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Vashon Library construction booking along

Librarian Jan Riley, left, and project superintendent Greg Nelson, right, say library construction is going well and the library is on track to open by March of 2014. - Natalie Martin/Staff Photo
Librarian Jan Riley, left, and project superintendent Greg Nelson, right, say library construction is going well and the library is on track to open by March of 2014.
— image credit: Natalie Martin/Staff Photo

Nine months into its year-long renovation process, the small Vashon Library has been transformed into an expansive structure that includes a wall of west-facing windows, a glass-walled conference room and a green roof set to be installed this week.

On a recent tour of the facility, Jan Riley, the library’s operations supervisor, walked a small group through the expanded building, now fully framed and ready for drywall. The space is on track to be completed this winter, Riley said, and noted that the staff is looking forward to leaving its temporary location and returning to the renovated space.

“We just can’t wait to come back,” she said.

Walking amidst the construction equipment, Riley noted special features of the new facility, which she said will have more of a “tech feel” than the previous library, and will include a cyber bar — a long counter in front of the windows where people can plug in their laptops and other electronic devices and work looking out at a large landscaped area in front of the building.

“I think that is going to be a big hit,” she said.

Other features she pointed out as highlights of the remodeled library — some 3,400 square feet larger than the former space — include the conference room, a children’s section with windows overlooking Ober Park and a large open space that will be filled with ample places to sit. The building, with few interior walls and a long wall of windows, will feel expansive compared to the former library.

“You are going to get a real open feel here,” Riley said.

There will be both more books and more elbow room, she noted, but she is not certain yet if more computers will be added.

Greg Nelson, the superintendent of the project with Beisley Construction, said that all new electrical and plumbing systems and a heating and cooling system have been installed throughout the building.

Behind the library, the contractor also installed a panel that will enable Vashon Island Fire & Rescue to connect a generator and create a community shelter at the library in the case of an island-wide emergency. Funds for this feature, Riley said, came from money that was gifted to the library and not from the funds allocated by the passage of a 2004 bond measure.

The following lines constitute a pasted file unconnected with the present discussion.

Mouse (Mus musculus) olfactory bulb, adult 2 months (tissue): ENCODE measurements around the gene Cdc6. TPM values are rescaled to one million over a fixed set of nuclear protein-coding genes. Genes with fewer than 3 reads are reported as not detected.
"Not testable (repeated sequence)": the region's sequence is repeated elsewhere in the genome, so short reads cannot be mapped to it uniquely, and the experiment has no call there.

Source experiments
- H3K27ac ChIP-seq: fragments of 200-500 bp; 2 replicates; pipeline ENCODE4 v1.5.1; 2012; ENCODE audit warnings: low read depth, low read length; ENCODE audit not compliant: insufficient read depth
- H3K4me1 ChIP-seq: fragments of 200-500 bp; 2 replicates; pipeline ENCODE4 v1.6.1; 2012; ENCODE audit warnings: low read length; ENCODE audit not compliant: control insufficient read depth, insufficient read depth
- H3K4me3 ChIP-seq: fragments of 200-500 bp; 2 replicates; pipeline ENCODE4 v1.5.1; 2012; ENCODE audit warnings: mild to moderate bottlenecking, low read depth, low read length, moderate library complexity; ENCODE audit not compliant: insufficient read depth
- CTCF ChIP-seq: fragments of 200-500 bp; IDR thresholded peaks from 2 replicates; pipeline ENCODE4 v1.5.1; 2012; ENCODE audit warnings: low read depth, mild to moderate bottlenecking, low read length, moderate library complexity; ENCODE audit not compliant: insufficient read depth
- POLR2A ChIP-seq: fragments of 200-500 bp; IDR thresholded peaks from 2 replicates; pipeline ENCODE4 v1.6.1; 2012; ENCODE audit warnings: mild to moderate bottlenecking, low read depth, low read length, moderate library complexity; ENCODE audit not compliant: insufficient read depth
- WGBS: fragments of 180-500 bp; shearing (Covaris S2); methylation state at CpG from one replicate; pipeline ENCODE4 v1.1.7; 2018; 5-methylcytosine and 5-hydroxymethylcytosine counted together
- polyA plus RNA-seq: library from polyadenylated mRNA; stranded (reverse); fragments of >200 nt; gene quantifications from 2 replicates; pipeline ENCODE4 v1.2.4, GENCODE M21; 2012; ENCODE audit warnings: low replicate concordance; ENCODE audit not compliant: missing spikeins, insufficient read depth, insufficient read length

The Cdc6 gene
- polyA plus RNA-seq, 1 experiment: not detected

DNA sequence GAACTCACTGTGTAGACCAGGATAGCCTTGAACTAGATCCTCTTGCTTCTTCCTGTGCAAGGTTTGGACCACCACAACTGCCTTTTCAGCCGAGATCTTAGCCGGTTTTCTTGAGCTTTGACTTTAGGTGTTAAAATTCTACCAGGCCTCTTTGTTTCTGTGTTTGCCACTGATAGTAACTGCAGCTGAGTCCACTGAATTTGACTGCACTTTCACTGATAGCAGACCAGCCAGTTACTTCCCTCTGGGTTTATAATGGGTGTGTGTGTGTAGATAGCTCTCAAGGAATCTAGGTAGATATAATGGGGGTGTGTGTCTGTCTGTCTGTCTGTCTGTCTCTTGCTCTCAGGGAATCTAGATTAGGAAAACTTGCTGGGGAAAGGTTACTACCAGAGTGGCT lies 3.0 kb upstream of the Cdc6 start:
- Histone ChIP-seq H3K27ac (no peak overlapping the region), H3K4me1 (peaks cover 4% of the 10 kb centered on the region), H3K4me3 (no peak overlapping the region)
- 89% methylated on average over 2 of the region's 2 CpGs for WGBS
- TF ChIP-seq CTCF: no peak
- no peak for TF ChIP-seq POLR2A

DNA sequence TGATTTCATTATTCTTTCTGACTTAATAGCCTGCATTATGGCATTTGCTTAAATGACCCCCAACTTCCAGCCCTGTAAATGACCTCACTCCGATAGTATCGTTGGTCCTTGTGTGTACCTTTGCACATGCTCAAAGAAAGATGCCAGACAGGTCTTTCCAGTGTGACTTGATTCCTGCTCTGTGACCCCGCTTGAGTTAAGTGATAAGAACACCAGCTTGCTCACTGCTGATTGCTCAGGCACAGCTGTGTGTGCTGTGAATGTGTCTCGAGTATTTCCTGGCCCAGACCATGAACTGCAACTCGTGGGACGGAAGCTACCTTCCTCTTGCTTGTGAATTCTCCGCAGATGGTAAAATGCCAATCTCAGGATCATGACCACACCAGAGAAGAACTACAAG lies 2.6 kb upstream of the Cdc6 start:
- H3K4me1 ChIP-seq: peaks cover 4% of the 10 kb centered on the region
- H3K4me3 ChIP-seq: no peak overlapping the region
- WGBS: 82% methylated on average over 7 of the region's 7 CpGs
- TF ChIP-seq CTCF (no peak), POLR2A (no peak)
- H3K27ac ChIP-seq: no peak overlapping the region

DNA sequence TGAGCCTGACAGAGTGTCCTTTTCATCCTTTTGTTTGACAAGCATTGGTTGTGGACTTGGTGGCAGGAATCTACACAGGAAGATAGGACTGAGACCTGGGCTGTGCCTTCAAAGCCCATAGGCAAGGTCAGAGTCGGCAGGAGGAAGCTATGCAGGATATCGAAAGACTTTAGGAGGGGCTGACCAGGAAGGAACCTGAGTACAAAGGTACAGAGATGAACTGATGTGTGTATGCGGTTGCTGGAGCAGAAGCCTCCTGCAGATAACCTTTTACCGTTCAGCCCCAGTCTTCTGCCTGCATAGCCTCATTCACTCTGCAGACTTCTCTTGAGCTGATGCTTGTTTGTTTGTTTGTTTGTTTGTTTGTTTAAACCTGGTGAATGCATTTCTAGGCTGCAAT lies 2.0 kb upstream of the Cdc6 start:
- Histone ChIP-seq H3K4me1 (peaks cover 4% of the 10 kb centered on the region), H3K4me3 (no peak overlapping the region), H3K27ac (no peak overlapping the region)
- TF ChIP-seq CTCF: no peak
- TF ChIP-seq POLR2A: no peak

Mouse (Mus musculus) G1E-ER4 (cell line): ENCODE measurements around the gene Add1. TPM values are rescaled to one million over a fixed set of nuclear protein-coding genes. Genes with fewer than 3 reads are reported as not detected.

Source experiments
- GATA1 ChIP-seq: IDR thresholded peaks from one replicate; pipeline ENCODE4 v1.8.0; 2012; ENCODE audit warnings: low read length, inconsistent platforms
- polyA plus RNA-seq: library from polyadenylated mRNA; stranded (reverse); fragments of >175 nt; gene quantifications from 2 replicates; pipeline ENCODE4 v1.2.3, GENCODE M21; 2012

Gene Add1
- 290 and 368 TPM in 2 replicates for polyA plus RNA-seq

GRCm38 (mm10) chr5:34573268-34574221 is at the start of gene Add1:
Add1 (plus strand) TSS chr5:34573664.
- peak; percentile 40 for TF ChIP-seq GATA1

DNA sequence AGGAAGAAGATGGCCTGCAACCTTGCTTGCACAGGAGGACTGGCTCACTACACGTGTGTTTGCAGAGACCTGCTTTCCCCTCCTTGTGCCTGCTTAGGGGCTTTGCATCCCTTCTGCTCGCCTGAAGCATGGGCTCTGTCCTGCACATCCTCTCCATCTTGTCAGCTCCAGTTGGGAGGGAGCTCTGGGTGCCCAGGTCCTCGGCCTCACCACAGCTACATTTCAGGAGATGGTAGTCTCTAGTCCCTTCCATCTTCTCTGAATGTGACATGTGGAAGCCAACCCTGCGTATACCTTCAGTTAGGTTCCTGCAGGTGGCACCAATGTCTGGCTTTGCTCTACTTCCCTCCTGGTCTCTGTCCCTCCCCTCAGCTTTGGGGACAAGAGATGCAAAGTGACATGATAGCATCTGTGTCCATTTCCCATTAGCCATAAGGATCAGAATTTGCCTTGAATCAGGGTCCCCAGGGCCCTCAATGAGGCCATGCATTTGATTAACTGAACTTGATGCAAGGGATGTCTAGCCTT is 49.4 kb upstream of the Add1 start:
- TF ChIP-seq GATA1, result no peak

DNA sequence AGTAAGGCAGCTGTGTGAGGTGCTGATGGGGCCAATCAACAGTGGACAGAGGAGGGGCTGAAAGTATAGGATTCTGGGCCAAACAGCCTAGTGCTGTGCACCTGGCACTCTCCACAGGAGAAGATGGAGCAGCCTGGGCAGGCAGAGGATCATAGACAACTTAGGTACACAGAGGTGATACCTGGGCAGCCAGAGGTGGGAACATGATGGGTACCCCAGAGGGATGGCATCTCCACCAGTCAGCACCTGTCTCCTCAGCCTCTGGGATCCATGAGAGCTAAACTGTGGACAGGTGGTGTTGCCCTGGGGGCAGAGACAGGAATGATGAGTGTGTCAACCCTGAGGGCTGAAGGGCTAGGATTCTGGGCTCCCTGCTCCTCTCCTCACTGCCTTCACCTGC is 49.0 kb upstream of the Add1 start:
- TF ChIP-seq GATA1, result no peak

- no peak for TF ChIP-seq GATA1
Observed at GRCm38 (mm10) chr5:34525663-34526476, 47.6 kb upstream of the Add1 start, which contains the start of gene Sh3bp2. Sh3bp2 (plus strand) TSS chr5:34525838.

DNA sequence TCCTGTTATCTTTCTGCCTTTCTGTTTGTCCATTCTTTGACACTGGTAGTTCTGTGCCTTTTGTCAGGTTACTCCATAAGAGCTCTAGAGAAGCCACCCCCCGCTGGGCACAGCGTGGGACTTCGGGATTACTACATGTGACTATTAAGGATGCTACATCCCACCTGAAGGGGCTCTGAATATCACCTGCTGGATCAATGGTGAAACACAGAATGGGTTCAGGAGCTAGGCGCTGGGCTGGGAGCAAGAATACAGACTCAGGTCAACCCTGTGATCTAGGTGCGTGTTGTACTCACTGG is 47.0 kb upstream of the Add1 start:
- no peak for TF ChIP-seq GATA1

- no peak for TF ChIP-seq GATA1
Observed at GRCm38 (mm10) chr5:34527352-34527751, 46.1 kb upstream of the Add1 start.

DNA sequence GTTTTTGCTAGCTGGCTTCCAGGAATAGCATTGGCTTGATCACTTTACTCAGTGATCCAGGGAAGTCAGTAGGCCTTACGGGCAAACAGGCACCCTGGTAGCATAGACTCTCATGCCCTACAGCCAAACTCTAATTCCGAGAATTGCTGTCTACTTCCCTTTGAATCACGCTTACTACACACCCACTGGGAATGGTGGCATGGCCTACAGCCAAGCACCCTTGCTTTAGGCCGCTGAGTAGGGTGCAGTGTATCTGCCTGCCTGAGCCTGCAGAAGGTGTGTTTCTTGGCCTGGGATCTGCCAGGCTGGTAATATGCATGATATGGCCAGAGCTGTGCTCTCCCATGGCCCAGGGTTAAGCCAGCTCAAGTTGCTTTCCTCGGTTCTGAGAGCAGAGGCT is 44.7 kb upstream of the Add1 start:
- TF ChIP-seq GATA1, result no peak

The Vashon Library’s remodel is just one of 10 capital projects the King County Library System (KCLS) is currently working on throughout its 43-library system, and a central tenet of the projects is to build as environmentally friendly as possible, while being fiscally responsible, according to the KCLS website.

Greg Smith, the KCLS director of facilities, said that while the building will not be LEED-certified — the gold standard of environmental building — it includes many green features, most notably the green roof planned for the new portion of the building. Such a roof, with plants to absorb storm water rather than turning it into runoff, is an important feature that a few KCLS libraries share. While not very visible from the street, the green roof should be visible from the park, he said.

Additional green features, Smith said, include energy-efficient plumbing and lighting fixtures, daylight harvesting through an abundance of windows and  rooftop light monitors, as well as enhanced insulation in the existing building.

Library users who like to walk between the park and the library will be especially happy to learn that the drainage problems in that area are being addressed with both drains and a new pathway, Nelson said. Previously, the area between the park and library was extremely wet and muddy several months out of the year.

The construction has gone well, with no surprises along the way, Smith said. The $6 million project is on budget, and KCLS officials expect the library will be able to move from its temporary location to the new building in late February or early March.

Riley noted when the move occurs, the library will be closed for a week, but it will open with fanfare.

“We will have a party,” she said.

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